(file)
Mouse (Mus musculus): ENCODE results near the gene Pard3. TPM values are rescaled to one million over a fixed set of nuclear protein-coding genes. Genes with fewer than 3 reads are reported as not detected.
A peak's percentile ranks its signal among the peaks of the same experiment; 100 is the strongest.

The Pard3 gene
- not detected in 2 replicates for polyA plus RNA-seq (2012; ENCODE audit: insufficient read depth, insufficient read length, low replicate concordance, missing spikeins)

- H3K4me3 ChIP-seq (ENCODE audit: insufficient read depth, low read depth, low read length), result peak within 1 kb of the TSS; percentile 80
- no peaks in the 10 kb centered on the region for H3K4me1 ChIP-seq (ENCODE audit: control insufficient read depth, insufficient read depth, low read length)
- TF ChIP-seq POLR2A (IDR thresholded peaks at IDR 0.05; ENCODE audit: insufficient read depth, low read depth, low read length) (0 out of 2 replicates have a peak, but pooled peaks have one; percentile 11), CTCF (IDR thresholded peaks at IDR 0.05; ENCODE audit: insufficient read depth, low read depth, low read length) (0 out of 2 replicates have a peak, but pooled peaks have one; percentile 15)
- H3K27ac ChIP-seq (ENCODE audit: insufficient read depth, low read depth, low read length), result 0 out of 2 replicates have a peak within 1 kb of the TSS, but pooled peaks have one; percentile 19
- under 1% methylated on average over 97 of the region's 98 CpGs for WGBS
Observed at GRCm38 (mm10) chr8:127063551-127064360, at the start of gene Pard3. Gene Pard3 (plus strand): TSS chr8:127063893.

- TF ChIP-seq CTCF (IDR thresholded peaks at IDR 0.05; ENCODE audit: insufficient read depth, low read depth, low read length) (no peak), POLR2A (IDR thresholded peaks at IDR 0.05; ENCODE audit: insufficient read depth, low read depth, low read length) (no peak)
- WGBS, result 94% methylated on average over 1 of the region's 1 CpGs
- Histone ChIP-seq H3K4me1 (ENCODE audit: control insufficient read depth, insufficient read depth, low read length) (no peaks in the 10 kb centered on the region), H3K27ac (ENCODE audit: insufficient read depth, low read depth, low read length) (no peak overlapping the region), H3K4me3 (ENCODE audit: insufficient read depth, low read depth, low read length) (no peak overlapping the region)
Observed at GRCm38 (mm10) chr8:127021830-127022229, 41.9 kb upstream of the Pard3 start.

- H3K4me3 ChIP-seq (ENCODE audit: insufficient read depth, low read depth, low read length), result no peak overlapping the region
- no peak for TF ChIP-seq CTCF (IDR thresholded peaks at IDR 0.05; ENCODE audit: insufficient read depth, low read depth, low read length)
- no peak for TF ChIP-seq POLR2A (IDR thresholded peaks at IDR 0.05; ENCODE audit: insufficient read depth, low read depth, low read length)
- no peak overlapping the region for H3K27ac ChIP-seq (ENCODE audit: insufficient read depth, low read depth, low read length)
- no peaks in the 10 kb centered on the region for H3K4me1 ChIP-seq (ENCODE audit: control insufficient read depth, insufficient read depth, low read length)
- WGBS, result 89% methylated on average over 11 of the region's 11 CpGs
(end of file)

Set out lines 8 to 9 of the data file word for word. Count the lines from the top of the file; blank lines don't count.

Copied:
- H3K27ac ChIP-seq (ENCODE audit: insufficient read depth, low read depth, low read length), result 0 out of 2 replicates have a peak within 1 kb of the TSS, but pooled peaks have one; percentile 19
- under 1% methylated on average over 97 of the region's 98 CpGs for WGBS